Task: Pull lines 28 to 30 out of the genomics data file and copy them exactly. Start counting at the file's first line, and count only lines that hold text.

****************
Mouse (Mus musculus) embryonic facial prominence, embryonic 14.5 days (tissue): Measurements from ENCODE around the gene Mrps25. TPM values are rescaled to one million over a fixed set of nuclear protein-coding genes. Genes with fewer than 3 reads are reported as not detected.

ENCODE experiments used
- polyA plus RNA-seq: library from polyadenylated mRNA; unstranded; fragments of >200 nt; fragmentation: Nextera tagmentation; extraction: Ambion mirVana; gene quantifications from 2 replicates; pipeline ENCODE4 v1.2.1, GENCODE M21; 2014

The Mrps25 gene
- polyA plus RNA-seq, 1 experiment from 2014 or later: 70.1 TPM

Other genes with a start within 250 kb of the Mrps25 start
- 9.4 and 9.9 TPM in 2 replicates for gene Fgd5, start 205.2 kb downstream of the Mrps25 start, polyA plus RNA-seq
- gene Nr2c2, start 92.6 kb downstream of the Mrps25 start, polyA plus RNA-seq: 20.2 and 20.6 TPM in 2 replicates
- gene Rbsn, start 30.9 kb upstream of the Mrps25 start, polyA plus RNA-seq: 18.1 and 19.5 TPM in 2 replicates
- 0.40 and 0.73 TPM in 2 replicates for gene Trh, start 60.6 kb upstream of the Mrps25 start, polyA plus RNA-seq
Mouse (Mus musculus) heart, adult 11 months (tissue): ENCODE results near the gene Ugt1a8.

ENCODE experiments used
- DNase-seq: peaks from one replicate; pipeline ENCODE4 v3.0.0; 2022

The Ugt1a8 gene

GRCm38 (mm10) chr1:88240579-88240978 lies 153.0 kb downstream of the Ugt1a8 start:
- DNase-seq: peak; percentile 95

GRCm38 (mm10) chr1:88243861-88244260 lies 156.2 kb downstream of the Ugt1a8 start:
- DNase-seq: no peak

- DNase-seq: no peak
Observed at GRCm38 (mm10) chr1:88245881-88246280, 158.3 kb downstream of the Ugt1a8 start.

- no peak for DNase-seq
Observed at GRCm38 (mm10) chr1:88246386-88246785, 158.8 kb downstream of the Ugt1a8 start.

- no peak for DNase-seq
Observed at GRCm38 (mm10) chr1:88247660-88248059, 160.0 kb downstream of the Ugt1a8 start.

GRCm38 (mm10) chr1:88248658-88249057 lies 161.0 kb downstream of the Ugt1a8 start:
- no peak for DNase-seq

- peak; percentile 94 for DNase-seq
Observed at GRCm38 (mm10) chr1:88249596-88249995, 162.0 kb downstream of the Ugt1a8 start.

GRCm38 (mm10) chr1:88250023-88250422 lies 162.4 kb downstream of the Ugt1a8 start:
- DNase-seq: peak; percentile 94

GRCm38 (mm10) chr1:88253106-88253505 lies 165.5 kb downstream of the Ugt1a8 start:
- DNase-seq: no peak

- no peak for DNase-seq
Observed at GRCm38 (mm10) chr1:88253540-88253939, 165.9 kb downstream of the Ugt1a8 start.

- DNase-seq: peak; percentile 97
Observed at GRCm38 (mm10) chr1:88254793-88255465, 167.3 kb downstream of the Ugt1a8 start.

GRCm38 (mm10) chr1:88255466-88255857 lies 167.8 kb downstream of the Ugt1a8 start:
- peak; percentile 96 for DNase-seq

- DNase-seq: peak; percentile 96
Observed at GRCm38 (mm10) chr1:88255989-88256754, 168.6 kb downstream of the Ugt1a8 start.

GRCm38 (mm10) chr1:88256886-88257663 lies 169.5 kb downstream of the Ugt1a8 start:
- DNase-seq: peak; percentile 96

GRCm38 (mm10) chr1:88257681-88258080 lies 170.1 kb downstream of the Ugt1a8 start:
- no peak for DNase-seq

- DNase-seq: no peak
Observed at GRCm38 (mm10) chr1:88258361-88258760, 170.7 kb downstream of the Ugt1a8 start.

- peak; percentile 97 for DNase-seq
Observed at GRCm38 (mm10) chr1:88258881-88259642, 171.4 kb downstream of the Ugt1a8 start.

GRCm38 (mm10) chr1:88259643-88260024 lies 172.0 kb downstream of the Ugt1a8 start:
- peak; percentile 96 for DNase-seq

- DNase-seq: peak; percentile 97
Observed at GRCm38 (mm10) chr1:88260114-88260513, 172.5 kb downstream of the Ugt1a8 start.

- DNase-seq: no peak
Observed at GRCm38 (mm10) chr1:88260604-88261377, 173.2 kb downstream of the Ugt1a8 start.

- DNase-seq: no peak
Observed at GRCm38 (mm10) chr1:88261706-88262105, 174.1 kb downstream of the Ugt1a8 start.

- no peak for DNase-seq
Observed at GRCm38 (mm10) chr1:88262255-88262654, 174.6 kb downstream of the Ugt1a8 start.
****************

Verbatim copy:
Observed at GRCm38 (mm10) chr1:88249596-88249995, 162.0 kb downstream of the Ugt1a8 start.

GRCm38 (mm10) chr1:88250023-88250422 lies 162.4 kb downstream of the Ugt1a8 start:
- DNase-seq: peak; percentile 94